How Does the EDGAR System Update Affect You?
The SEC announced in early April a forthcoming release of the EDGAR system update (13.1). The update is currently scheduled to take effect on May 20, 2013, a revised date from the April 29, 2013 date previously announced. With this update, a couple of major changes related to XBRL are expected, including: 1.) revision v.23 of the EDGAR Filer Manual (EFM) Volume II; and 2.) the adoption of the 2013 US GAAP Taxonomy, while discontinuing the 2011 US GAAP Taxonomy.
The main changes to the EFM include the relaxation of a name attribute convention called LC3. LC3 stands for Label Camel Case Concatenation, and is a set of guidelines surrounding the format of the extension name. After the EFM Volume II v.23 draft goes into effect, certain existing rules will remain while others will no longer be required. The allowance of special characters like % and starting attributes with numbers, for example, could be especially beneficial in naming certain extensions, such as debt instrument members. Below, you can see the highlights for the main updates.
On the new taxonomy front, many changes are expected based on GAAP and Codification updates, as well as modeling changes to existing disclosures. The key changes are highlighted below by the type of changes to the elements and the nature of the changes.
Type of changes to elements
Nature of the main changes
As you can see, the new 2013 taxonomy is full of complex changes. To facilitate the transition the FASB offers new implementation guides on Other Comprehensive Income, Insurance Industry (Concentration of Credit Risk and Reinsurance—Related Disclosures), and Segment Reporting. To ensure proper migration, filers should plan on a thorough review of their prior mapping against the new taxonomy. The SEC's increased focus on quality also makes this a good time to invest in a full review of your XBRL. WebFilings hosts regular webinars and learning opportunities to help you stay on top of the latest industry mandates. To view the archive, click here.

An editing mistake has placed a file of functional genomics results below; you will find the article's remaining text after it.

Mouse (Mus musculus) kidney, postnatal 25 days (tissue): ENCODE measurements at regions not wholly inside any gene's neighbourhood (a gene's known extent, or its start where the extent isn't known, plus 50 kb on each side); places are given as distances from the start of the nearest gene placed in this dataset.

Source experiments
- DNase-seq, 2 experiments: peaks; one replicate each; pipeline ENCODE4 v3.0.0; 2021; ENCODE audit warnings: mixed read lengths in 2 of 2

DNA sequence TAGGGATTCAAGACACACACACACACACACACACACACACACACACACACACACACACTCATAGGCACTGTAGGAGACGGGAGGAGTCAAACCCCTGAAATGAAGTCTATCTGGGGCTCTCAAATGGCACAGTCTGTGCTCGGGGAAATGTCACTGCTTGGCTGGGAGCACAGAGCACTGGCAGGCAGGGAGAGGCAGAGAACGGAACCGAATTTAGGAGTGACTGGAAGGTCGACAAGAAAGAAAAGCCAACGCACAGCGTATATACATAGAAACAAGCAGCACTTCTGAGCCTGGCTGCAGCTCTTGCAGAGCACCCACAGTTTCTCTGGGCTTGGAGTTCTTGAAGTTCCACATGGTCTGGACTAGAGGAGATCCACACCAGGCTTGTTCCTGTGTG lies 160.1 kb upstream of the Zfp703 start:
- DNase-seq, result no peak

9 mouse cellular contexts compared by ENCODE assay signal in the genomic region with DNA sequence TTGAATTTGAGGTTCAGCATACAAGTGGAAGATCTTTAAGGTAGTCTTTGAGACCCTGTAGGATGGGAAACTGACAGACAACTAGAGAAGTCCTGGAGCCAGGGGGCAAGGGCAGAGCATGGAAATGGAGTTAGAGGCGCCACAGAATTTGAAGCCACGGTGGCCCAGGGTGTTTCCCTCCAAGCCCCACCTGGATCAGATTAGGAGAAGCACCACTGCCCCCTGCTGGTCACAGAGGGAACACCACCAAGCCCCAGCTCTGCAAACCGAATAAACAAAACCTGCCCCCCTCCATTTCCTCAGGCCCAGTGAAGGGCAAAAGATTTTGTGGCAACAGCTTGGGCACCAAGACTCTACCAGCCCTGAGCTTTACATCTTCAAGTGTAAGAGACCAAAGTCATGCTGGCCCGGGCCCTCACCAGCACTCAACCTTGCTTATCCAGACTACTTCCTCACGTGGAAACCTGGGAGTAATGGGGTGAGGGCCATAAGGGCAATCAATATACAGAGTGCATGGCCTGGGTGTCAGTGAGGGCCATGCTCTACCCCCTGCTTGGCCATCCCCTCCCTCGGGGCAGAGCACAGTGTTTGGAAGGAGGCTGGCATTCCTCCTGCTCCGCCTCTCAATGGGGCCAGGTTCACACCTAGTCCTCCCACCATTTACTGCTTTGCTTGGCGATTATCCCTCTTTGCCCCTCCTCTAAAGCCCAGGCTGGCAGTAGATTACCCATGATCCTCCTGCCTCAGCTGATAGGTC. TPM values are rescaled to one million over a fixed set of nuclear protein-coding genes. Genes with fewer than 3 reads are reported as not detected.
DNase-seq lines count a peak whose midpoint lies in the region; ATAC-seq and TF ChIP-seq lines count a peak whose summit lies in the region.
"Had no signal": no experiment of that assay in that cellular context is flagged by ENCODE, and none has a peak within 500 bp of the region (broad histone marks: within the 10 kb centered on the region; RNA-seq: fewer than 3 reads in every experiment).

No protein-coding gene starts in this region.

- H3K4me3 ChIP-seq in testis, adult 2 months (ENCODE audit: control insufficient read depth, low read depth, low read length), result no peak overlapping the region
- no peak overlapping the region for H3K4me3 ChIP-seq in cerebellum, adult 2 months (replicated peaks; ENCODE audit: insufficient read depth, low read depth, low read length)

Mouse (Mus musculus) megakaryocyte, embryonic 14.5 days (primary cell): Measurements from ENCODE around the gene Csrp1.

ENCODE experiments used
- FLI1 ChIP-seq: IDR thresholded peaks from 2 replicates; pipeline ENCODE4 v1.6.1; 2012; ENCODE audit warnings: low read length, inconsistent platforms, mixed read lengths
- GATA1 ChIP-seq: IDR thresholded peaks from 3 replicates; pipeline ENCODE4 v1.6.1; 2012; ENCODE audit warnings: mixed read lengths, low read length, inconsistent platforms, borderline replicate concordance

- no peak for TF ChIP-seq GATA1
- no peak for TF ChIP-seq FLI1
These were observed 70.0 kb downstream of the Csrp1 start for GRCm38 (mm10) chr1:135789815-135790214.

About the Author
Dean Ritz is a subject matter expert in information modeling with over three decades of experience in various data-dominated domains, including artificial intelligence, expert systems, object-oriented programming, and most recently the modeling of financial information. As a Senior Director at Workiva, he applies his expertise to product strategy for collaborative work management and the management of the company’s expanding patent portfolio. His interests extend to the topics of rhetoric and ethics, with scholarly work in these areas published by Oxford University Press (2011, 2009, 2007), and Routledge (2017).